10 reasons why how-old.net went viral and how does it work?

10 reasons why how-old.net went viral and how does it actually works - classic linear regression on top of amazing face recognition.

By Gregory Piatetsky, @kdnuggets, May 7, 2015.

Last week, many major publications from CNN to Wired have covered the virally spreading and fun Microsoft site how-old.net

Gregory Piatetsky in 1990, actually 32, definitely not 67 Like many, I also spent time with this site, which is addictively easy to use.

As a Data Scientist, I could not resist doing some analysis, but uploading a few of my photos produced disappointment, especially with this picture taken in 1990 when I was a young 32-year-old (definitely NOT 67), probably smiling about some early ideas I had then about KDD and Knowledge Discovery.

A few times the guess was under my age, but mostly it was over. On average over 8 photos, the guess was about 9 years over my actual age in the photo.

Of course, it gives infinite possibilities for people to have fun - here are 2 Doctor Who ages:

How old is Dr. Who

Eason Wang, Senior Program Manager on Bing who worked on this project, gives 10 reasons why how-old.net went viral.
  1. extremely easy to use
  2. appeals to people narcissistic side (people liked it when their age was underestimated)
  3. invokes awe, laughter or amusement
  4. gives you an image to share
  5. gives you a story to tell
  6. has a sticky hashtag #HowOldRobot
  7. has a good, short, and dedicated URL
  8. it does only one thing
  9. no language barriers.
  10. started with fans

Here is Joseph Sirosh tweet that shows how it went viral

How how-old.net went viral

Perhaps more interesting for KDnuggets readers is Eason Wang Quora post where he explains how how-old.net works, which is basically classic regression built on top of very advanced image recognition and face detection. The lack of advanced modeling method probably explains why the ages are so much off !

Eason Wang writes

In Bing Image Search we have built the best in industry image understanding capabilities in the past few years. It was used in Bing and quickly expanding to other Microsoft products. Now it is open to all developers: Microsoft Project Oxford Home.

In order to implement the same capability in an app, you can simply call the web API and get all the necessary information back in JSON format. You can give it a try by uploading an image here:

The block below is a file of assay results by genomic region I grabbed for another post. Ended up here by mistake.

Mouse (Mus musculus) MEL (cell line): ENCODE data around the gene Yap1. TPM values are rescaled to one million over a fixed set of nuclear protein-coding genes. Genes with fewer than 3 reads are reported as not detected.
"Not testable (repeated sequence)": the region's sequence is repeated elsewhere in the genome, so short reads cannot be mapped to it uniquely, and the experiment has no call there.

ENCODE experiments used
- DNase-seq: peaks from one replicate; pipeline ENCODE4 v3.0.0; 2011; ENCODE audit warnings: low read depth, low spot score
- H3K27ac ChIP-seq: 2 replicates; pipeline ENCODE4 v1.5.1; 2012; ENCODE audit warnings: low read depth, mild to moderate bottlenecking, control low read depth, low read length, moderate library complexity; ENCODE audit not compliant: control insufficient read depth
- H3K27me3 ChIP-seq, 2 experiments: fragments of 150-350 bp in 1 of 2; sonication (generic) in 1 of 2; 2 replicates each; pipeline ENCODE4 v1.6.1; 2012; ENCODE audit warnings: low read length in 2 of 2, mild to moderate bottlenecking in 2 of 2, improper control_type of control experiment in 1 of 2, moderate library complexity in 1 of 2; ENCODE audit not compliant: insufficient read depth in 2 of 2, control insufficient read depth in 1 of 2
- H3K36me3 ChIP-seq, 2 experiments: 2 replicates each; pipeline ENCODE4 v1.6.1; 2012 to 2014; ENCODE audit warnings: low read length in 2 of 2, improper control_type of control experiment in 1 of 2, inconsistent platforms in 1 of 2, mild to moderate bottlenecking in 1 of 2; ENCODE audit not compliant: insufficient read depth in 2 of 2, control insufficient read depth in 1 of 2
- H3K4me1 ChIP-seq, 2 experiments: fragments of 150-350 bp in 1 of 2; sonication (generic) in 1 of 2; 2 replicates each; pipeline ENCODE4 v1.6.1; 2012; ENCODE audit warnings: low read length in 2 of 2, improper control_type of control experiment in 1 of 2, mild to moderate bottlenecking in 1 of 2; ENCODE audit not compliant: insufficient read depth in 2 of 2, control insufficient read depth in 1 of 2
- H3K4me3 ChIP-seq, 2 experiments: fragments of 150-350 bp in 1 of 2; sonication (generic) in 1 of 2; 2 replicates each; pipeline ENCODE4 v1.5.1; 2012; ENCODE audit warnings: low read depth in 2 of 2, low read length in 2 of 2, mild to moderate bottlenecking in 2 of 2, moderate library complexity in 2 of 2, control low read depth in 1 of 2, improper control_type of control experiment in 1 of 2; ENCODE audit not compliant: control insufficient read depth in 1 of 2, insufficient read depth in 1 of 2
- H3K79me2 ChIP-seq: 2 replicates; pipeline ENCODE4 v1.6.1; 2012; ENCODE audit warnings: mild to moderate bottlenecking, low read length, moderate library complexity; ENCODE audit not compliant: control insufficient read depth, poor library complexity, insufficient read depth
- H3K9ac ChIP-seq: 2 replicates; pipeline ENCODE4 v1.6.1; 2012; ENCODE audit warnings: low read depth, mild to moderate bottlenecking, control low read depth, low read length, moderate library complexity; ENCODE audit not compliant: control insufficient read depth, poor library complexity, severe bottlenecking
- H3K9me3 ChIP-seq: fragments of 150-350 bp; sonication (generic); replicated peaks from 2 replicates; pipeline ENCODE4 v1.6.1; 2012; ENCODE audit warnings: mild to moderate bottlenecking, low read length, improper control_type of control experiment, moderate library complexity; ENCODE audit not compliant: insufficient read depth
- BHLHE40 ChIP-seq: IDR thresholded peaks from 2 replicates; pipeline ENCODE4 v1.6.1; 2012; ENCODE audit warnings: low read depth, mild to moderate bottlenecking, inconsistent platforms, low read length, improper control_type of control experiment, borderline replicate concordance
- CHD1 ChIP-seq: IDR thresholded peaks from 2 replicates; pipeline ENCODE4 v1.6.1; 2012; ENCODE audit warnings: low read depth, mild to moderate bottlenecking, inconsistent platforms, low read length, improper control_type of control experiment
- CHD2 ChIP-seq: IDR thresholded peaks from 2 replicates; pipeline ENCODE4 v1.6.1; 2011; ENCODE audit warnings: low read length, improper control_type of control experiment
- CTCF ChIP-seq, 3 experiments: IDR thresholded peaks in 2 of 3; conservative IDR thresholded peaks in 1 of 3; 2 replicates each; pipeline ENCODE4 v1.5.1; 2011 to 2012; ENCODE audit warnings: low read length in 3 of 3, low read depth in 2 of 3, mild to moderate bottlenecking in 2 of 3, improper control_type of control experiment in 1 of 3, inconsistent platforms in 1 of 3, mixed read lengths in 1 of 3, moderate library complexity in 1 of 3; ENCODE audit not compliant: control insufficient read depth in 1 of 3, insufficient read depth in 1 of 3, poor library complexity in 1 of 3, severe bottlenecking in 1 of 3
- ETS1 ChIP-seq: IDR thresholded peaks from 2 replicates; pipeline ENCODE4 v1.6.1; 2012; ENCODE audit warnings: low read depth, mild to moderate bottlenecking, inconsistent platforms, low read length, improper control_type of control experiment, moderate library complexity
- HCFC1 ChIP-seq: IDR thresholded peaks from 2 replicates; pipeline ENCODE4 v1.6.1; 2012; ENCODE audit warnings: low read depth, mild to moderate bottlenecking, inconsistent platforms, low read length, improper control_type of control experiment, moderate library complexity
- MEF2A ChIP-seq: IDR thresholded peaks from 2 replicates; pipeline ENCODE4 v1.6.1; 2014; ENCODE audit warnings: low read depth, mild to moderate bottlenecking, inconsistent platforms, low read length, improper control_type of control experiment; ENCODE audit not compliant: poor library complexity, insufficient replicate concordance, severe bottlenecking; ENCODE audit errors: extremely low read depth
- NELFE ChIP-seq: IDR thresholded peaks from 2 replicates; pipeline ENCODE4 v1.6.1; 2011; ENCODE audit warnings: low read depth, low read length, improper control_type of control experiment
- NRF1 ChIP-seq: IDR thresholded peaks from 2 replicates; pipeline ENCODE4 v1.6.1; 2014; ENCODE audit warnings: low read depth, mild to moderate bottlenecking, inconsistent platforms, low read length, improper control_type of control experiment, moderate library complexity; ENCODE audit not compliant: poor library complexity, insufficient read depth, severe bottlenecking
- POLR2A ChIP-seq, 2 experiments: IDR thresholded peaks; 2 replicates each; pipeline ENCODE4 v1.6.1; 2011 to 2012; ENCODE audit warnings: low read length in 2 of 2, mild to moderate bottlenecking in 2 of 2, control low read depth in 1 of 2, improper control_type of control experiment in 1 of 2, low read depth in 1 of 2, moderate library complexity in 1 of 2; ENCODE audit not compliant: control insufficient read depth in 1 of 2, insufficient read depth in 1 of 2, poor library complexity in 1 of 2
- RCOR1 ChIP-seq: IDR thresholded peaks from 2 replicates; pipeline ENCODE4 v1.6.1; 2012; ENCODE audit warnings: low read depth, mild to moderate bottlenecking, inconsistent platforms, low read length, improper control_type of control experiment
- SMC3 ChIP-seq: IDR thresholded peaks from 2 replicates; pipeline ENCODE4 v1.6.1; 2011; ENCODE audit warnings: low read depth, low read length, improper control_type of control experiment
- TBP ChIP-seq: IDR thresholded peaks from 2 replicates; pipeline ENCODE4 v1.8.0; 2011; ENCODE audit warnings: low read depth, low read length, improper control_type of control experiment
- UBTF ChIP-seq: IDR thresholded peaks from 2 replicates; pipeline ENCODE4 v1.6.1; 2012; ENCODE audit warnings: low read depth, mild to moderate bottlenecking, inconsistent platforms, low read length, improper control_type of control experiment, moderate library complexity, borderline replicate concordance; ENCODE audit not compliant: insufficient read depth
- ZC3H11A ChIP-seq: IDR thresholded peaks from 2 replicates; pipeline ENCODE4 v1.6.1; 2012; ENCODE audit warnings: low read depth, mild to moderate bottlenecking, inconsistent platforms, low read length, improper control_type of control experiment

projectoxford.ai page

It gives the data back in seconds. The face coordinates, gender, age information are all included. Face API is just one of the many features that we have made open in Project Oxford. There are many other core capabilities in the API to empower innovative scenarios.

I am very excited to see this Microsoft internal API open to all developers and I know this will have profound impact to the developer world because the previous impossible scenarios are now just one simple web API call.

#HowOldRobot was just one tiny demo to show off these capabilities. It was put together by one developer from Azure ML team just in one day.

Microsoft face Detection

How Old Do I Look? mainly relies on 3 key technologies (i.e. face detection, gender classification and age detection). Face detection is the foundation for the other two. For age detection and gender detection, they are just classic regression and classification problems in machine learning. It involves facial feature representation, collecting training data, building regression/classification models and model optimization.

How-old 3 key technologies: face detection, gender classification and age detection

Deep learning on Big Data have led to a breakthrough of image understanding, opening a door to more intelligent systems.

Check Eason Wang latest blog The Image Graph - Powering the Next Generation of Bing Image Search for more.